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Addressing Our Lack of Love

“If you really keep the royal law found in Scripture, ‘Love your neighbor as yourself,’ you are doing right. But if you show favoritism, you sin and are convicted by the law as lawbreakers. For whoever keeps the whole law and yet stumbles at just one point is guilty of breaking all of it.”

- James 2:8-10

Who is my neighbor? An expert in the Mosaic Law once asked Jesus that same question. Jesus answered with a parable about a man attacked by robbers and left half dead while traveling from Jerusalem to Jericho. A priest walked by and ignored the injured man, as did a Levite. Both of the passersby were religious leaders. Finally, a Samaritan came by, saw the man, had pity on him, bandaged his wounds, and paid for the man to stay at a nearby inn until he recovered. Samaritans were racially marginalized because they were considered, by the Jews, “to be of mixed blood” (Cultural Backgrounds Study Bible) and not true worshippers of God. And yet who was the one to actually keep the royal law found in Scripture?

It is profound that Jesus’ answer to the question, “Who is my neighbor?” involved pointing out to the religious leaders their lack of love for those in distress. Stopping to help the injured man would have made the priest and the Levite ceremonially unclean, unable to perform their duties in the temple. But what was the greater duty, to serve in the temple or to love their neighbor? The Bible makes the answer perfectly clear.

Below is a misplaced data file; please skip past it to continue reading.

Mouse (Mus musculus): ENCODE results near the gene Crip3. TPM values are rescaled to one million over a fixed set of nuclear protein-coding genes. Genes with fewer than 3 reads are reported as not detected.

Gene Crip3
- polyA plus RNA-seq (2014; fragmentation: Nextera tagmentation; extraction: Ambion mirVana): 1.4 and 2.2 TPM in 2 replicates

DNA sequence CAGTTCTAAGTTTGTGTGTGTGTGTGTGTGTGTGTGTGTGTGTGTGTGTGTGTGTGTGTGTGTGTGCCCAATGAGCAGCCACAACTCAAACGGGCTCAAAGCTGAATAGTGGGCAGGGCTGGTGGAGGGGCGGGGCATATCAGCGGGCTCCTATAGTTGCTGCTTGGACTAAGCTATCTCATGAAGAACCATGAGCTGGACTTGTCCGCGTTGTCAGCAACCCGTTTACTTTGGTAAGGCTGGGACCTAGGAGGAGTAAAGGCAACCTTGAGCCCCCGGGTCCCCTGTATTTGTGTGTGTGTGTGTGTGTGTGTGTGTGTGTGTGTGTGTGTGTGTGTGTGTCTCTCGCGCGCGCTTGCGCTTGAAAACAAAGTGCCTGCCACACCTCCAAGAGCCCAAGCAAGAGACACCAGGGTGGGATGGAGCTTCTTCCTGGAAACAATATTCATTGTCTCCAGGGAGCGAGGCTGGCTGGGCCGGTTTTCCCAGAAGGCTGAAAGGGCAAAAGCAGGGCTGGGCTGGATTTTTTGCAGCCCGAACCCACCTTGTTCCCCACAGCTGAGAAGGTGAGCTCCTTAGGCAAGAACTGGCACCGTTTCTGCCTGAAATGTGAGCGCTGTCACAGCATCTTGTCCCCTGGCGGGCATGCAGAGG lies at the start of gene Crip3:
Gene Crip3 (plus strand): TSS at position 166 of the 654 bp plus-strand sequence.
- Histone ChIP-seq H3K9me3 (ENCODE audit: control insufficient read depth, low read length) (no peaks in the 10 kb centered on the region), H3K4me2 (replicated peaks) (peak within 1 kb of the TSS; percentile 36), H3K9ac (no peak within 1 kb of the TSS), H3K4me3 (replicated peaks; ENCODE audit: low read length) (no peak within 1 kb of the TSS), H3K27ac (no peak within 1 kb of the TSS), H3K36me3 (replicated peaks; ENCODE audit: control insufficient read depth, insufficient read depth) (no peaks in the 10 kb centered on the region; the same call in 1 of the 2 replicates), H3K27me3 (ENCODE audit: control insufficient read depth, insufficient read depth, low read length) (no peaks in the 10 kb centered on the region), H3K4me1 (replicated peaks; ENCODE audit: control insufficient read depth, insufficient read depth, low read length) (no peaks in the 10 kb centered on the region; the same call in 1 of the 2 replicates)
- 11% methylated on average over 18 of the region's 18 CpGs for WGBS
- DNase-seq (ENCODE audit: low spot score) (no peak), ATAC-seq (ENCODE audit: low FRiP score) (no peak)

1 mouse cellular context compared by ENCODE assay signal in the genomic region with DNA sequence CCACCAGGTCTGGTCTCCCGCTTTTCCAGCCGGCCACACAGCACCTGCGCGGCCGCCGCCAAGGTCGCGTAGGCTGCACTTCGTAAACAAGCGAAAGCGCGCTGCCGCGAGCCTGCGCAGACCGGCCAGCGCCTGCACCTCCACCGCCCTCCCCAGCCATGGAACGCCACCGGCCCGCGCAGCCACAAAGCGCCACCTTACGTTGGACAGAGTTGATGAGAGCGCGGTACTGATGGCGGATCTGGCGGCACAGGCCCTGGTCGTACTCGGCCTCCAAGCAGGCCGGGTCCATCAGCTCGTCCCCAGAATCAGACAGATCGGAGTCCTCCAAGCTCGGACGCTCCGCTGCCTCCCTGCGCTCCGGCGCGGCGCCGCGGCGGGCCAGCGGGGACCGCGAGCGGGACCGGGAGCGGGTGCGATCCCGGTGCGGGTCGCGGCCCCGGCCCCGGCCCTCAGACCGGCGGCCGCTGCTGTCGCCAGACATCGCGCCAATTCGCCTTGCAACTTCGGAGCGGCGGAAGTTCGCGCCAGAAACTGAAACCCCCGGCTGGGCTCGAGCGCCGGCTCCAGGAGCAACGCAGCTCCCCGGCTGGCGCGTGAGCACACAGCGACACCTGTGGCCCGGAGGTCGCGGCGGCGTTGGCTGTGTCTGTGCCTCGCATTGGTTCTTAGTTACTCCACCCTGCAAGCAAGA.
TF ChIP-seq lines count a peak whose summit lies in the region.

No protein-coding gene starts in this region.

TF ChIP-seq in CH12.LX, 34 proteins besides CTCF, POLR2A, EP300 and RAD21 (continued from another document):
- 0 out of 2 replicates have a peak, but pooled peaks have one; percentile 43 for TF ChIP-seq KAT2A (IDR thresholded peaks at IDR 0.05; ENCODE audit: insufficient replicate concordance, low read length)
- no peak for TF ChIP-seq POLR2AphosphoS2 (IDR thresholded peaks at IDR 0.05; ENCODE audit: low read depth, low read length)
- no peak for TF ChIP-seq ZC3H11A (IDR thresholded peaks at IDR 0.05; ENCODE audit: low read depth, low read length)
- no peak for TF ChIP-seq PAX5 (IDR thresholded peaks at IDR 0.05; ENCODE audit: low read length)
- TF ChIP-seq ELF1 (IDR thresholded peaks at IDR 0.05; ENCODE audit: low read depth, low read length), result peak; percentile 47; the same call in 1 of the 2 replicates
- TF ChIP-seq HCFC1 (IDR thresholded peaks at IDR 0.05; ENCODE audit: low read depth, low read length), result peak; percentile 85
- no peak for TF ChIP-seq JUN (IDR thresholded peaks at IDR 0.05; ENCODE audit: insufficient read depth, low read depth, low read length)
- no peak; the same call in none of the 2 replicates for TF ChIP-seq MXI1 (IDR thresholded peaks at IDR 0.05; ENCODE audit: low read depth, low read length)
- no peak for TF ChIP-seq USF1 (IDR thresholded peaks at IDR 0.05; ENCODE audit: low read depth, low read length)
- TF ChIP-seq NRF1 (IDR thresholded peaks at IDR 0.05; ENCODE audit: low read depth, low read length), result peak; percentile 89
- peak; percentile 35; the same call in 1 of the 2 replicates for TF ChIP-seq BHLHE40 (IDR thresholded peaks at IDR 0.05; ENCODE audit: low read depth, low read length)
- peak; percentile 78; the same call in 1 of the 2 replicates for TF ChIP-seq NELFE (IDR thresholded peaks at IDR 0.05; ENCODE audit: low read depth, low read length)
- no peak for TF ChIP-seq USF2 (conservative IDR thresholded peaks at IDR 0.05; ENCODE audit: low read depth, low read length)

“With what shall I come before the Lord, and bow myself before God on high? Shall I come before him with burnt offerings, with calves a year old? Will the Lord be pleased with thousands of rams, with ten thousands of rivers of oil? Shall I give my firstborn for my transgression, the fruit of my body for the sin of my soul?” He has told you, O man, what is good; and what does the Lord require of you but to do justice, and to love kindness, and to walk humbly with your God?

- Micah 6:6-8

Are we, as “spiritual” people, guilty of the same? Maybe we wouldn’t bully or injure another human being, but do we stand up for those being oppressed? Do we teach our children to accept and care for those different from them? Do we ignore injustice? Are we known first and foremost for our kindness and mercy and empathy?

The current uprising in the United States surrounding the murder of George Floyd isn’t just an American issue. Racism is more of a global pandemic than the Coronavirus. And yet, as Jesus pointed out, it’s often the religious community that turns a deaf ear to injustice.

As Christians, we claim to love. We claim to love God and we claim we love our neighbors. “But,” as James protests, “if you show favoritism, you sin...” It’s time to ask ourselves, “Do we show favoritism?” Do we really love our neighbors, especially those who are hurting? Are we willing to “get our hands dirty” and possibly even ruin our reputations by association?

We love who we want, when we want, how we want, if we want, and to the extent that we want, and then claim we love like Jesus. Far from it.

Let’s work on this, Church.


Blog by Kristi Walker of CrossWay International Baptist Church.

Published on 16. June 2020 from Berlin, Germany.

Photo by Ryoji Iwata on Unsplash.


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